I now realize that, after an hour’s drive down the Turbo Dumbass Superhighway, we have crested the hills of East Clusterfuck, and I can see the crystalline, Olympian peaks of Three Stooges Land gleaming above me, the wind carrying faint taunting echoes of ‘nyuk nyuk nyuk’ across the distance ……

I give Excavator Guy a lift the three blocks from one place to the other place, during which he repeatedly compliments the mechanical soundness of my Jeep, and mentions that his father had owned the same model but had sold it before he was sent to prison last year. The other job site turns out to be the Longhill Garden Apartments, a five-building postwar subsidized-housing complex that was built on an old landfill, and that was a wretched hive of scum and villainy until the city condemned the place two years ago. The new property owner, who bought the place at auction, is wisely demolishing the three buildings that were about to fall down anyways.

By 2:00 PM we have rescued Dump Truck Guy and his chariot, and are finally back to digging. Excavator Guy works at an erratic but frenzied pace for half an hour, thrashing around with his machine while simultaneously smoking, talking to a realtor on his cell phone, and repeatedly calling me a pain in his ass. Great wet lumpy turds of oily clay fly off of his swinging bucket and splatter across the sidewalk, the lawn, and the side of the building. To his credit, at least half of it gets into the truck. Spherical Boy is well into the spirit of things, complete with yelling “oh no!” at the appropriate times.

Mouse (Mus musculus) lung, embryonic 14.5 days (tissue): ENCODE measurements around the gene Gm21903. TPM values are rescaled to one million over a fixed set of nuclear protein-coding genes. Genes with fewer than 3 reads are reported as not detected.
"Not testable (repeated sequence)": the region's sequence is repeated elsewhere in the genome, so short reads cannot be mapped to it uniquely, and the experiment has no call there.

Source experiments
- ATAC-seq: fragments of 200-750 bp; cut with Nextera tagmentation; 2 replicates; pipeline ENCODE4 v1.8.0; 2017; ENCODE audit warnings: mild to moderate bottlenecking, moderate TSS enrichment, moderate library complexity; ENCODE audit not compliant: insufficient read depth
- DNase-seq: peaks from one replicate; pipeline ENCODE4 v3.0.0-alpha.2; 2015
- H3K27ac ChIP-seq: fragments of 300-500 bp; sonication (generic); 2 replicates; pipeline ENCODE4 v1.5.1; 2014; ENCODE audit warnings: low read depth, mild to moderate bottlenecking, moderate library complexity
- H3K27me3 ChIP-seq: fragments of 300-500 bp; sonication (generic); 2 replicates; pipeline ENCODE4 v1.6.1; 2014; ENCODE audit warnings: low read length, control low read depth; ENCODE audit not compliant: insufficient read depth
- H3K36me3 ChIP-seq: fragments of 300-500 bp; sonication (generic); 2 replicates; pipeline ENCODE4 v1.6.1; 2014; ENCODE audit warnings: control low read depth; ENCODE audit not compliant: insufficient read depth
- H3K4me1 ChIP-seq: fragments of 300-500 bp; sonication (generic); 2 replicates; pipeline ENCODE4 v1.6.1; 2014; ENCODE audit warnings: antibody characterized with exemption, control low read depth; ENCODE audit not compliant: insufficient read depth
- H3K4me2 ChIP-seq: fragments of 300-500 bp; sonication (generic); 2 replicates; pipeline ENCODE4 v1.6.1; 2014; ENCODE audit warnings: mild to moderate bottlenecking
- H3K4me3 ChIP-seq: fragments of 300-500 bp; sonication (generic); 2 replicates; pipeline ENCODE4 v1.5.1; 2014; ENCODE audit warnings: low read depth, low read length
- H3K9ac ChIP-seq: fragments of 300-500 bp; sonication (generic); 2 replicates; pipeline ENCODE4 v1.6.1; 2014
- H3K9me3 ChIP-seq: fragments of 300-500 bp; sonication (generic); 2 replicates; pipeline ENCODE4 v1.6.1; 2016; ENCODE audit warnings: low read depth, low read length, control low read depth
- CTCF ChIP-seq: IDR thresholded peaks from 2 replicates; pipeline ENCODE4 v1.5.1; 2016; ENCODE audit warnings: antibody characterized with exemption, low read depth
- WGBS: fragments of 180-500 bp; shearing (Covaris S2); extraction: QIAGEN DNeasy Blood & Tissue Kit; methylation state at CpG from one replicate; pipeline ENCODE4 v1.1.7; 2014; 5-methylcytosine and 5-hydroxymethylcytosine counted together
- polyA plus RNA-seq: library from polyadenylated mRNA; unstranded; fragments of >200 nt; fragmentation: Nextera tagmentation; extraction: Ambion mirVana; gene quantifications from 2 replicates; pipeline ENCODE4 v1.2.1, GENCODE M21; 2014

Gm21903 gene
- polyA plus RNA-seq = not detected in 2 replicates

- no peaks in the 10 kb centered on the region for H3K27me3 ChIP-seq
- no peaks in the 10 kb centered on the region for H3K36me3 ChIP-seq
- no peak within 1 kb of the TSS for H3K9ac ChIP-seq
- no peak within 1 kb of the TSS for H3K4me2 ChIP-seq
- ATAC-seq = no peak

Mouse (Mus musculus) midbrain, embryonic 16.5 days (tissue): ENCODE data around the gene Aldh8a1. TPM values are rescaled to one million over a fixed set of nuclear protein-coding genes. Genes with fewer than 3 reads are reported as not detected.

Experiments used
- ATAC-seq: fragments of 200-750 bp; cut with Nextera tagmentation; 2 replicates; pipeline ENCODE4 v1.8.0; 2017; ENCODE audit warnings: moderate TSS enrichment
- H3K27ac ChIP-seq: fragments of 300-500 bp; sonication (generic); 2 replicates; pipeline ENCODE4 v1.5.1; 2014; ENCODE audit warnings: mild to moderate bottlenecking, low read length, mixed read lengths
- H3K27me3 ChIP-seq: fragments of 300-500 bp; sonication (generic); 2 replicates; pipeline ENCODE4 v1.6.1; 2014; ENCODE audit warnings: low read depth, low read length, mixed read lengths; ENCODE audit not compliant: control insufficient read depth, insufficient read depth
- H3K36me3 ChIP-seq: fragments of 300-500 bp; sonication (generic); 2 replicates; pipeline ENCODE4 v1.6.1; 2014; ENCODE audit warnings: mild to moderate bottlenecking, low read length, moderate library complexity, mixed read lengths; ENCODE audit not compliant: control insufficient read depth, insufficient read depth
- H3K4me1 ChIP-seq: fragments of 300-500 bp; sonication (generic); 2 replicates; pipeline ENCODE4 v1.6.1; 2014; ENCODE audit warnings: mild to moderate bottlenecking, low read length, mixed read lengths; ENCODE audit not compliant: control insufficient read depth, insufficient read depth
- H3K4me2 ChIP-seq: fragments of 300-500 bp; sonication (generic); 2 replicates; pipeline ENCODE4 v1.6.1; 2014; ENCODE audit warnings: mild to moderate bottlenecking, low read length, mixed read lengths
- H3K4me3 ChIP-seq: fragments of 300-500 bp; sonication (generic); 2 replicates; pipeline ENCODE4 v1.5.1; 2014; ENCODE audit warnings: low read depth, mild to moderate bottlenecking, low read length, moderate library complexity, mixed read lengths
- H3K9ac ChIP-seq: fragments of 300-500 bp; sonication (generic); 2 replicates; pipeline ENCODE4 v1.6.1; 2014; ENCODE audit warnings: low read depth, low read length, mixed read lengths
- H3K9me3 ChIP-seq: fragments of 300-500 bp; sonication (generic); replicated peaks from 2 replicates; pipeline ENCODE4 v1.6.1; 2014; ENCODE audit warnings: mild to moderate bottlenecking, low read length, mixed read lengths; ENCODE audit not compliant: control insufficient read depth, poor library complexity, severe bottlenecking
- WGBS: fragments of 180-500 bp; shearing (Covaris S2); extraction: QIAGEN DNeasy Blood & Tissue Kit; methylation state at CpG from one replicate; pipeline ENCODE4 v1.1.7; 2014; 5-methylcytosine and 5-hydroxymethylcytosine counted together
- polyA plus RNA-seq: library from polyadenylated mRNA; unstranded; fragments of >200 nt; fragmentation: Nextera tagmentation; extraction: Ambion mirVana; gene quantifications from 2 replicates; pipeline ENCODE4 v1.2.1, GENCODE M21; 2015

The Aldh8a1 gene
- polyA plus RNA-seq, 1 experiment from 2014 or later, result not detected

By 2:30, we have the truck as full as we can get it and a police car has made three (3) very slow passes by the site and officially took notice of the dump truck we have sticking out into the increasingly busy road. We send Dump Truck Guy off to the recycler with another load before the cop slaps him with a ticket for obstructing a public way.

Two things have become clear to me by this point. I admit that I’m not used to working with demolition guys—I usually do this sort of thing with construction guys. The difference in world-outlook between the two professions should be pretty obvious—one takes vacant land and creates a finished product (buildings for people to use), while the other takes the same finished product, destroys it, and makes vacant land. Let’s sum it up by just saying that wreckers smash stuff for a living, and generally do not understand the concept of ‘neatness’ because neatness is as antithetical to their way of life as drunken Las Vegas orgies are to the Dalai Lama.